A 3D dashboard display could be the next big thing in car safety tech

A 3D dashboard display that doesn't demand special glasses could make your next car a lot safer and more intuitive to drive, big-name automotive supplier Bosch is promising. The company has been showing off its new digital display technology for cars, which can use controllable depth of field to better communicate things like the distance to nearby vehicles and when the road situation might be getting dangerous.

As Bosch argues it, 3D makes a lot more sense in a vehicle than it ever did in the living room, because distance is something far more relevant when you're the driver. With an adaptive cruise control system, for instance, you could get a far more intuitive perspective on how far the car ahead is from your own vehicle.

"Alerts that seem to jump out of the display are much more obvious and urgent," Dr. Steffen Berns, president of Bosch Car Multimedia, said of the screen technology. If you're using parking sensors, meanwhile, a 3D representation of where the vehicle is compared to other cars, walls, and the curb could be far easier to grasp than the current system of 2D screens and bleeping.

Even simple navigation could be made more straightforward. Currently, in-car systems can typically show a 3D perspective on a flat display, and some even have details of buildings to help populate that map. Bosch's screens, however, could make pinpointing where exactly you are in the city – and which direction to take next – more understandable.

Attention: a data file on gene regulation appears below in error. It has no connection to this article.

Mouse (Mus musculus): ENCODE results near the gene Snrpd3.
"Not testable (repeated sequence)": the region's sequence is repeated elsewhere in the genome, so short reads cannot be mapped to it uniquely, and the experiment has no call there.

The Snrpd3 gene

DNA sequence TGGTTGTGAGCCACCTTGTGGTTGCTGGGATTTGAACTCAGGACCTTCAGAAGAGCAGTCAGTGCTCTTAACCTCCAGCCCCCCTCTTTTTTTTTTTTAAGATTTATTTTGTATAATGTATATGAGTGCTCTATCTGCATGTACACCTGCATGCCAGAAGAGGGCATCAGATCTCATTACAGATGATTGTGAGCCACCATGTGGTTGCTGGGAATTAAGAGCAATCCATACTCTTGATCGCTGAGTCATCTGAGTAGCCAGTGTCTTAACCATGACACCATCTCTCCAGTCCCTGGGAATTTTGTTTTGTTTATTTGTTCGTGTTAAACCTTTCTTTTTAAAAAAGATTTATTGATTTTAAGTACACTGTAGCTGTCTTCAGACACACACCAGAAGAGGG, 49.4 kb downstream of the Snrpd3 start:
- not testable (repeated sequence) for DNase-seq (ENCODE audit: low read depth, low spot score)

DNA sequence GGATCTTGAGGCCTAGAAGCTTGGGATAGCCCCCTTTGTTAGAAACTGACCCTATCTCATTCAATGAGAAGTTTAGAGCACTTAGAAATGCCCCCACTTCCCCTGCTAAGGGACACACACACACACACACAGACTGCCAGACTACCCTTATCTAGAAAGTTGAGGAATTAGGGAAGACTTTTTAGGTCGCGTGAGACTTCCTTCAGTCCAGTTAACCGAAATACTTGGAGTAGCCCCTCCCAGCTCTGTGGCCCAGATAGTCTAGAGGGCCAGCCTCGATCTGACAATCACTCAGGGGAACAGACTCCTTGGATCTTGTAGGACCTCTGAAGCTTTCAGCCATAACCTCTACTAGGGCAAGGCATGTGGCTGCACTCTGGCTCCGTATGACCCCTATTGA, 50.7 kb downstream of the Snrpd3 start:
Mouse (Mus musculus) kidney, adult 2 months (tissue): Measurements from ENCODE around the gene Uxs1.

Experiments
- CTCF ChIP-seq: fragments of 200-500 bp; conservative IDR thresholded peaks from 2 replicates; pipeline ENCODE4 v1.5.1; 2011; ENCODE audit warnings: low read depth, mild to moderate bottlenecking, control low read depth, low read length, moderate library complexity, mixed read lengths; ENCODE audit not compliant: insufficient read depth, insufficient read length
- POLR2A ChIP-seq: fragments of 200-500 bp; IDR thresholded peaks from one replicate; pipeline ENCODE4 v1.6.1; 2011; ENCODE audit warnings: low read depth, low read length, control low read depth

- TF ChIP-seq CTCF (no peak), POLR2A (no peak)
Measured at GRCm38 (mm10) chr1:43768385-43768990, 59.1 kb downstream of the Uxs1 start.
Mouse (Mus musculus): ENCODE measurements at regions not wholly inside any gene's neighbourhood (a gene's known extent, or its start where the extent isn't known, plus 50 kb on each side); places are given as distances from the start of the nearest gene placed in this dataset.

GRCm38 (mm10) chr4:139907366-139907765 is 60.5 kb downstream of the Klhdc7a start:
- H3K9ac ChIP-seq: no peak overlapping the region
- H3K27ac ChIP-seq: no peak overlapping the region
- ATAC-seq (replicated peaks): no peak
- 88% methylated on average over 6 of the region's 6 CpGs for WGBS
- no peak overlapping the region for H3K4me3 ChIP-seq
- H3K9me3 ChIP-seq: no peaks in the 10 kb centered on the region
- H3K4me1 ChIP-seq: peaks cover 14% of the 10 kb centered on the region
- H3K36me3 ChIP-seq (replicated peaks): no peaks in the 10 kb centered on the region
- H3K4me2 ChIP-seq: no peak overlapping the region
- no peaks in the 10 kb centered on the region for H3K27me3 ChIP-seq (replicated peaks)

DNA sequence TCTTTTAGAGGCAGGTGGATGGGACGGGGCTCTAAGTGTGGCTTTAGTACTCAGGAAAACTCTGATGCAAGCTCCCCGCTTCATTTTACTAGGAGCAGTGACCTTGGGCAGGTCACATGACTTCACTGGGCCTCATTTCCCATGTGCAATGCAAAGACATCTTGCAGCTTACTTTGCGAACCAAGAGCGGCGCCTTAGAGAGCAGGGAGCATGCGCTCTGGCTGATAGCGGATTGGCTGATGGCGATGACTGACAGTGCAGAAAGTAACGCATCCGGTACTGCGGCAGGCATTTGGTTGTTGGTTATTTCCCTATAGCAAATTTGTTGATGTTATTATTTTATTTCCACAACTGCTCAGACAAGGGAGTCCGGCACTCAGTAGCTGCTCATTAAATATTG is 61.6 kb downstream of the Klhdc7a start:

It's not the first taste of 3D we've seen in vehicles, mind. Earlier this year, the VW Golf GTI Aurora implemented a holographic interface as a proof of concept. However, the system was mounted in an odd location: inside the trunk, presumably because of the scale of the holographic unit.

Bosch, in contrast, says that its system is ready for the dashboard. It has combined support for the 3D display into its so-called cockpit computer, which can also handle things like voice control, multiple displays and touchscreens, and other features.

Since Bosch doesn't make its own cars, it's down to automakers to decide when – or if – they might want to implement 3D displays into their vehicles. The supplier isn't giving any timescale as to when it envisages that potentially happening, either. Still, with Bosch silicon powering dashboard screens for a number of the big automaker names, and high-tech cabins increasingly becoming a key market for differentiation, the allure of something new may prove to be a strong compelling factor.